The market research industry is pretty messed up.

It’s not just the archaic methods – I’ve railed plenty on the sit-at-home-and-answer-surveys-for-money guinea pigs that YouGov and others pass off as real people. A study we did recently found that more and more of those paid survey-takers belong to multiple panels and a majority of them don’t have a job. It’s a side-hustle. Of course it is.

The bigger problem is that the typical big-company research person looks at the world much differently than the C-level cat they work for. It’s not their fault. Corporate researchers often have to specialize in narrow areas, like the person at the apparel company who only studies accessories. There’s so much data to ingest today. Studying socks is a 50-hour-a-week job.

Worse, those jobs are siloed. But CEOs, CMOs, and such need a panorama. They need synthesis. Because the world isn’t siloed. The type of burger we want is influenced by the breakfast we eat, which is influenced by the TV shows we watch, which is influenced by the celebrities we like, which is influenced by our views of the economy, which is influenced by our politics.

Everything – and everyone – is connected.

A couple years ago, we found that one of the biggest causes of volatility in the restaurant industry was the advent of the Affordable Care Act. Yep. Still is.

The array of stuff we write about may seem entirely random. But were not just doing it to sprinkle in something for everybody. You need to look at everything from a bird’s eye view.

I pay a lot of attention to who reads this thing every week – company and title. Sorry if that’s creepy. It tells me if I’m playing the right chords.

And there’s one thing I can set my watch to: If someone unsubscribes from this email, they’realmost always a specialist (or offended by Dick jokes). If we never write about socks, then the sock-researcher has little reason to stick around. Why should they care about ride-sharing apps or the housing market?

So, we see a significant and growing correlation between the job level of people on this list and the likelihood that they read and engage. Week in and week out.

Anyway, yeah, that was all just a long-winded way of telling you how smart you are.

Take a bow.

Here’s what were seeing this week:

People are multitasking while watching content at a rapidly-accelerating rate and the ramifications of that are pretty huge. Count me among the people who usually has a phone in my lap while I’m watching a movie or TV show, either gazing at email or checking the Penguins score or something. A study we published this week found that, for the first time, a majority of TV viewers admit to playing with a second device while watching shows. And the majority of that majority are looking at apps, games, or other content NOT related to the show they’re watching – and that % is climbing year after year. What does that mean to the impact of advertising? How do content creators do more to assimilate those experiences? Good question.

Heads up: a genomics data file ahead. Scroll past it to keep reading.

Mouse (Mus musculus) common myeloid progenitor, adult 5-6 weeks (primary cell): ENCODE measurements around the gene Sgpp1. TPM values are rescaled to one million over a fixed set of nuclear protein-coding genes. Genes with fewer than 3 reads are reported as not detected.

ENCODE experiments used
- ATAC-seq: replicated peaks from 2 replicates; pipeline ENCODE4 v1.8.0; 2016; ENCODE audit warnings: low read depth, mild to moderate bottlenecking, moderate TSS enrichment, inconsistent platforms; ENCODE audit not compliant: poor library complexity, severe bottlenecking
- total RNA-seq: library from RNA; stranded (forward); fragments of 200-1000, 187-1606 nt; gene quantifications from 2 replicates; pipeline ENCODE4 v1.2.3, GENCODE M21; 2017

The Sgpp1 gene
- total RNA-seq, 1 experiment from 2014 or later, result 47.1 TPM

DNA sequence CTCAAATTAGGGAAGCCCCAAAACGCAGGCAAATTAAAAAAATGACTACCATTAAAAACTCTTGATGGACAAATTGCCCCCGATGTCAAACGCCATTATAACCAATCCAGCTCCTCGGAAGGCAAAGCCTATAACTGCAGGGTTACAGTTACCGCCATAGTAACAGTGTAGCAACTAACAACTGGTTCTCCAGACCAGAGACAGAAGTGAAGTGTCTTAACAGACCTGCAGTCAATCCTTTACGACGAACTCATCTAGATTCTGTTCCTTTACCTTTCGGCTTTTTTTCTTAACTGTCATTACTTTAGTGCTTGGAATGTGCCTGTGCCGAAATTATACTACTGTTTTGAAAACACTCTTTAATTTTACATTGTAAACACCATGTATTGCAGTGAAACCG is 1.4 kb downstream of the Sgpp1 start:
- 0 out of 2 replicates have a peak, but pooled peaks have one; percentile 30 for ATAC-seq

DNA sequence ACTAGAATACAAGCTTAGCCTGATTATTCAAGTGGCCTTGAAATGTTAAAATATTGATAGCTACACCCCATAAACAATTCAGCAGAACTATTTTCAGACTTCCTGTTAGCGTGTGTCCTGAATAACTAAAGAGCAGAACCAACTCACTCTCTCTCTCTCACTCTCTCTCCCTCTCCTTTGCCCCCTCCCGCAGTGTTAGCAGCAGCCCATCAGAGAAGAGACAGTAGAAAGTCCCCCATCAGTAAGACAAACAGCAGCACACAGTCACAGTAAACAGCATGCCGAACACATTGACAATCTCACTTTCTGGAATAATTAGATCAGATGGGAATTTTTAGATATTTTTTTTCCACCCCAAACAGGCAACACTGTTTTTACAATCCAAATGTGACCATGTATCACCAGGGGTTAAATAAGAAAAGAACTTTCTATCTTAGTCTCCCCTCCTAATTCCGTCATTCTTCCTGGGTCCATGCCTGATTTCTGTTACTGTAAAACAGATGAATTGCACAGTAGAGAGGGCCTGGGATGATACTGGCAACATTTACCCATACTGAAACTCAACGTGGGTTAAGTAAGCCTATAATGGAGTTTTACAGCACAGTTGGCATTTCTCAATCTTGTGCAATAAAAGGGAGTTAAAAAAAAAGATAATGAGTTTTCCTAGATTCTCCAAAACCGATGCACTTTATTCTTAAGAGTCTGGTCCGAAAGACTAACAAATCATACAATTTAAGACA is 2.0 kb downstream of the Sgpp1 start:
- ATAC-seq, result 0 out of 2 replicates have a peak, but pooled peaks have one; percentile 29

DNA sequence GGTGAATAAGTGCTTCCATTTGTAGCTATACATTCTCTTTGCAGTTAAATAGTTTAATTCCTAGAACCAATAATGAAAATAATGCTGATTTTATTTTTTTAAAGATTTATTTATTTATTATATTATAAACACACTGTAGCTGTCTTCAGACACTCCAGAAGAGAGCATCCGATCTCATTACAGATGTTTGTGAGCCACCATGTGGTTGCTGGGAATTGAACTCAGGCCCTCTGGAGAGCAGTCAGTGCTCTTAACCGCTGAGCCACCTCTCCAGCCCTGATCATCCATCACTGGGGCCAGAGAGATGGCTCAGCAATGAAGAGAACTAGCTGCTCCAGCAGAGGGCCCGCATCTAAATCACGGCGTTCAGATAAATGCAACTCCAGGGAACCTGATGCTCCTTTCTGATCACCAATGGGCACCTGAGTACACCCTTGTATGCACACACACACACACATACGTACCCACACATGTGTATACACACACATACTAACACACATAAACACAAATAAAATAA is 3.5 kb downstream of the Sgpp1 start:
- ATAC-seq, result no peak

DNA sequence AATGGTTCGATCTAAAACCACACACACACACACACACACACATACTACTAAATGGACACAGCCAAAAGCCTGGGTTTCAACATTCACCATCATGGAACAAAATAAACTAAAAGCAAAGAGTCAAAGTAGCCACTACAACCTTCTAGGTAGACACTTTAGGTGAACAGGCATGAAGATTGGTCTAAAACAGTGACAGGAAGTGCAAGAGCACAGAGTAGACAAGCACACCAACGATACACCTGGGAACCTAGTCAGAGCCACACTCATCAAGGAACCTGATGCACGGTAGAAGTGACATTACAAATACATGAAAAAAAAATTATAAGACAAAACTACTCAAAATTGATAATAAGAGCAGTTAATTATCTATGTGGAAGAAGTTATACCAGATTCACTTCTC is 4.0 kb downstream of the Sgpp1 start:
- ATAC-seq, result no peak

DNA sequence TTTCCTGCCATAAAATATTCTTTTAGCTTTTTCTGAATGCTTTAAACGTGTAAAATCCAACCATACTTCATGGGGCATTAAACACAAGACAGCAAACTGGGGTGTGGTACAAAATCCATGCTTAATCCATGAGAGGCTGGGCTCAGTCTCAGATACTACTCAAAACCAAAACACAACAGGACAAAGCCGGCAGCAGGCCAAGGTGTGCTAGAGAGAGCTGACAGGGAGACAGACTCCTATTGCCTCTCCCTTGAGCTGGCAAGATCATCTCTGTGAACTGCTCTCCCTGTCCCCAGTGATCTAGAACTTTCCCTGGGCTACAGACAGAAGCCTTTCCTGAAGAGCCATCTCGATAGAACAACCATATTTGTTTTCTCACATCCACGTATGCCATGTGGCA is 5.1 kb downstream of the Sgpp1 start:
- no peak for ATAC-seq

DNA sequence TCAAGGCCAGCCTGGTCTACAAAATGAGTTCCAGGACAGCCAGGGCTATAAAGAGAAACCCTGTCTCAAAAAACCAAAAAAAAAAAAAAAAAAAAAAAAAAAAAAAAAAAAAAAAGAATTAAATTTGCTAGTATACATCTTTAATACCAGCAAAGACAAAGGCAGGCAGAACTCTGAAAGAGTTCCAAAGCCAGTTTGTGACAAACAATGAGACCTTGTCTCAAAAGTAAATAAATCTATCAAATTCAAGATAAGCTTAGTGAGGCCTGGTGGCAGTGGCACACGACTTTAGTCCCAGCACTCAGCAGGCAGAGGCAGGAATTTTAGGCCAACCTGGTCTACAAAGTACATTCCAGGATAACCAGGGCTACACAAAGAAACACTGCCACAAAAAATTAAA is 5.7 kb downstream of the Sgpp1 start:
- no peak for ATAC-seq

CVS may be showing other retailers how to win over the younger crowd. It didn’t take the newly-merged Aetna/CVS family long to bring a great idea to market. They’re piloting new CVS layout models that include in-store health clinics, testing labs, and even yoga classes – at the expense of selling fewer greeting cards and what-not. And, while chronic diseases and such bring a mostly older audience into a pharmacy, this looks like a brilliant long-term move too. Younger (U24) respondents in our research are by far the most interested in the concept. Millennials and Gen Z consumers want convenience and ‘on-demand’ if they have to leave the house. This plays right into that trend.

There’s a higher level of interest in college basketball this year as March Madness nears.Our tracking data shows a healthy jump among NCAA men’s basketball fans this year, the highest since we started monitoring it in 2015. Millennials are the most likely to follow the tournament “very closely” this year but Gen Xers are just as likely to participate in a bracket pool – because were degenerate gamblers. Twitter should be a hot-bed of March Madness banter since we found a huge correlation between the use of the platform and tournament viewing intent.

CBD just keeps moving up the charts. We’ve been tracking the emergence of CBD products in the U.S. – for the teetotalers out there, CBD or “Cannabidiol,” is basically a low-grade, legal weed derivative being baked (pun intended) into various consumer products. Awareness and adoption of CBD has been lifted remarkably in just the past 6 months. Usage has increased from 13% to 15% of Americans, while intent has increased from 11% to 14%. Relatively speaking, those are meaningful movements in just two calendar quarters. We’ll keep an eye on it.

Dick’s Sporting Goods may lose some customers over their decision to stop selling guns, but they’ll gain even more valuable ones. The day of Dick’s decision to pull firearms from their stores, we launched a question over our platform to gauge consumer reaction. As you’d expect, male Republicans from the South and Midwest are pissed and, surely, a lot of those dudes will shop elsewhere. But when we looked only at women who shop at Dick’s, we saw a different story. Female shoppers say they are now more likely – and nearly 1/3rd of them are “much more likely” – to shop at Dick’s. And the numbers are even higher among moms, many of whom are the primary purchasers for the sports-obsessed kids. Seems like an impressive move. Almost as impressive as me writing this entire paragraph without a single Dick’s pun.

And here are a few of our most engaging new questions this week:


Hoping you’re well.